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When trying to install SQL Server 2016 Express in Windows 7 Professional x64 SP1 in VMware I get the following message.

sql server 2016 express error

What can I do to solve this?

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    Why don't you just click on the link and go through all requirements to check which one you are not satisfying? – KJaeg Jul 18 '16 at 8:37
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    just read the message and take 5 mins to check requirements – Petaflop Jul 18 '16 at 8:38
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    If you check link that was provided you will find out that Windows 7 does not support SQL Server 2016 – gofr1 Jul 18 '16 at 8:38
  • Thanks for the heads up – Hamza Ahmed Zia Jul 18 '16 at 11:29
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    Late to the question, but SQL 2016 apparently is supported For Win 7 via LocalDB. I had installed Visual Studio Professional 2015 and I'm assuming that the LocalDB for 2016 was installed in that process. It may have been SQL Server Data Tools or Similar Component, but I can create localdb instances with SQL server 2016 database version (13.0.2151). I can then connect to them via visual studio or SSMS 2016. I'll provide a detailed answer when I can, but If you have ..\ProgramFiles\130\Tools\Binn folder there may be SqlLocalDB.exe installed with related folders and files (A LocalDB folder). – Charles Byrne Jan 3 '17 at 21:26
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As the error message states SQL Server 2016 is not supported in Windows 7. You will have to upgrade to Windows 8 or higher or switch to a Windows Server operating system. Here is a list of all the operating systems (and other hardware and software requirements) in which SQL Server 2016 can be installed.

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    So SQL Server now supports Linux but not windows 7. Great! – csmith Sep 8 '18 at 6:26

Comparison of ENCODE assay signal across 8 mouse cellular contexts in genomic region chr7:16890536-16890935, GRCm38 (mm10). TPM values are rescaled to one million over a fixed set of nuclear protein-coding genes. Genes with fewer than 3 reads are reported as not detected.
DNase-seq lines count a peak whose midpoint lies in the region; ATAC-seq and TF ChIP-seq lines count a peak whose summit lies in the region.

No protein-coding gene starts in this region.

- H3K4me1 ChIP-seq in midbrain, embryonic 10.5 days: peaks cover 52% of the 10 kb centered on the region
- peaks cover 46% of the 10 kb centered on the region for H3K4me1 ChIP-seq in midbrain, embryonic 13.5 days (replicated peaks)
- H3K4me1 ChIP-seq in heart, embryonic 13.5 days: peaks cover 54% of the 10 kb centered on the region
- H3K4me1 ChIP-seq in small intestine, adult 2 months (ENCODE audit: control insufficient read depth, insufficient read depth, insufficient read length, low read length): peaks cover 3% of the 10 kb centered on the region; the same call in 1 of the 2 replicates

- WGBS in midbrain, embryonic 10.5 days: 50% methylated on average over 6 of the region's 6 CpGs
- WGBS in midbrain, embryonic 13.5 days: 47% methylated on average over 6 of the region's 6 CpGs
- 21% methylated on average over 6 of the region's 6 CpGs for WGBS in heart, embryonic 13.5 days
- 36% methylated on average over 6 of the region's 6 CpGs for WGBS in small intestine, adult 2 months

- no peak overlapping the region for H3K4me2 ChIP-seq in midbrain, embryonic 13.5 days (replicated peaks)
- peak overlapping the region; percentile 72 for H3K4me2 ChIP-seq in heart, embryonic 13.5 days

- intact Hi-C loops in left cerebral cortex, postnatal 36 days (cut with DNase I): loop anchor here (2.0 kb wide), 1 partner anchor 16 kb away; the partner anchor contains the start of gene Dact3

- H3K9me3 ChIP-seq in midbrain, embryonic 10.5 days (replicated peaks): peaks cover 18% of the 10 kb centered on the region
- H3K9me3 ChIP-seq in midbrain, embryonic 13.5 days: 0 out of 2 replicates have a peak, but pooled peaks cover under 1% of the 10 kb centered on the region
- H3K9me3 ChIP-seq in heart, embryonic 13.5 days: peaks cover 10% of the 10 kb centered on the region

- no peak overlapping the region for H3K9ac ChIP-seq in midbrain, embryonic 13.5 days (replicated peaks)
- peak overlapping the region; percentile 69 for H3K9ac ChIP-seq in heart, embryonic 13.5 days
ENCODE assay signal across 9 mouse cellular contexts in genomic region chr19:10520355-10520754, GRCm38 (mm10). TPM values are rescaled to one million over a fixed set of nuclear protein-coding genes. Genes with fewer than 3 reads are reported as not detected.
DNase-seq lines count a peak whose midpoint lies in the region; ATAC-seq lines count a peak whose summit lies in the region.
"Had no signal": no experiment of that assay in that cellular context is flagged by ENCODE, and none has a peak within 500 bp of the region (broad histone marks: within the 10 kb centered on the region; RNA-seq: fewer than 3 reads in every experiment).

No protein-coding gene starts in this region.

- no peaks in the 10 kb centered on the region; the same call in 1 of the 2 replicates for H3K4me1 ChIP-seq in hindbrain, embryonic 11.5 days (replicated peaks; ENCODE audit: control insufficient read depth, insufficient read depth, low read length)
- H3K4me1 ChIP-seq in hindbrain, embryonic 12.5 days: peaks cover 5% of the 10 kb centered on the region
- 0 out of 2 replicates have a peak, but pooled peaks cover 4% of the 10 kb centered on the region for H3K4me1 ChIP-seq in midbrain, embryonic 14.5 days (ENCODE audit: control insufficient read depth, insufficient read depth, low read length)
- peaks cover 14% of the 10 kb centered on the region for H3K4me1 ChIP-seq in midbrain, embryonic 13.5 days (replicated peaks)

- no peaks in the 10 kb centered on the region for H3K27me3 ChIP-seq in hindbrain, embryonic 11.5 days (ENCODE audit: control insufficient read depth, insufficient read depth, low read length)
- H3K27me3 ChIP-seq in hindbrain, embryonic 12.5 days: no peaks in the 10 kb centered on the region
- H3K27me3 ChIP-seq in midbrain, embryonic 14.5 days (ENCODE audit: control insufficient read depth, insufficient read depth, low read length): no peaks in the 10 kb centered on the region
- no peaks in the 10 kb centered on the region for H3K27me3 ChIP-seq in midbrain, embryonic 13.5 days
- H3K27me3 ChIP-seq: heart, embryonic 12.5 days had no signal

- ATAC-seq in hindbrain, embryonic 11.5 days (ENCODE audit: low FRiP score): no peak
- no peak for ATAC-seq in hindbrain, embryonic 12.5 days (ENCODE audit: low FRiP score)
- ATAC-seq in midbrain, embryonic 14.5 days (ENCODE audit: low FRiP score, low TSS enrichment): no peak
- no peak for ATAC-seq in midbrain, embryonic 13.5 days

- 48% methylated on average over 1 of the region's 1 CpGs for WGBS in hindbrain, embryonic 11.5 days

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    Yes, it's ridiculous – mortb Oct 19 '18 at 13:07
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Here is a workaround for users that need SQL 2016 on a Windows 7 development PC. This will allow the developer to develop and manage them by using using MDFs in LocalDB:

  1. If you don't have Visual Studio 2015 then get it or the 2015 Community Edition
  2. Download and install SQL Server Data Tools. SSDT

Note:

When I initially installed Visual Studio 2015 I chose custom install and selected all options. I was assisting someone else troubleshoot their installation so I installed Visual Studio 2015 Community Edition on another Win 7 Computer. I chose custom Install and under Windows and Web Development options I chose Microsoft SQL Server Data Tools. It stated 2012 SQL Server, but after install and restarting I had both the 2014 and 2016 SqlLocalDB (under 120 and 130 folders respectively). SQL Server Data Tools install may not be needed unless you need SSIS, SSAS or SSRS which I do need.

After all of this you will need SQL Server Management Studio 2016 or higher to connect to the local db and access the 2016 functionality.

After you have installed this there should be a SQL Local DB command Line tool installed. My install location was D:\Programfiles\130\Tools\Binn\SqlLocalDB.exe

The default install location as pointed out by Discosultan may be:

D:\Program Files\Microsoft SQL Server\130\Tools\Binn\SqlLocalDB.exe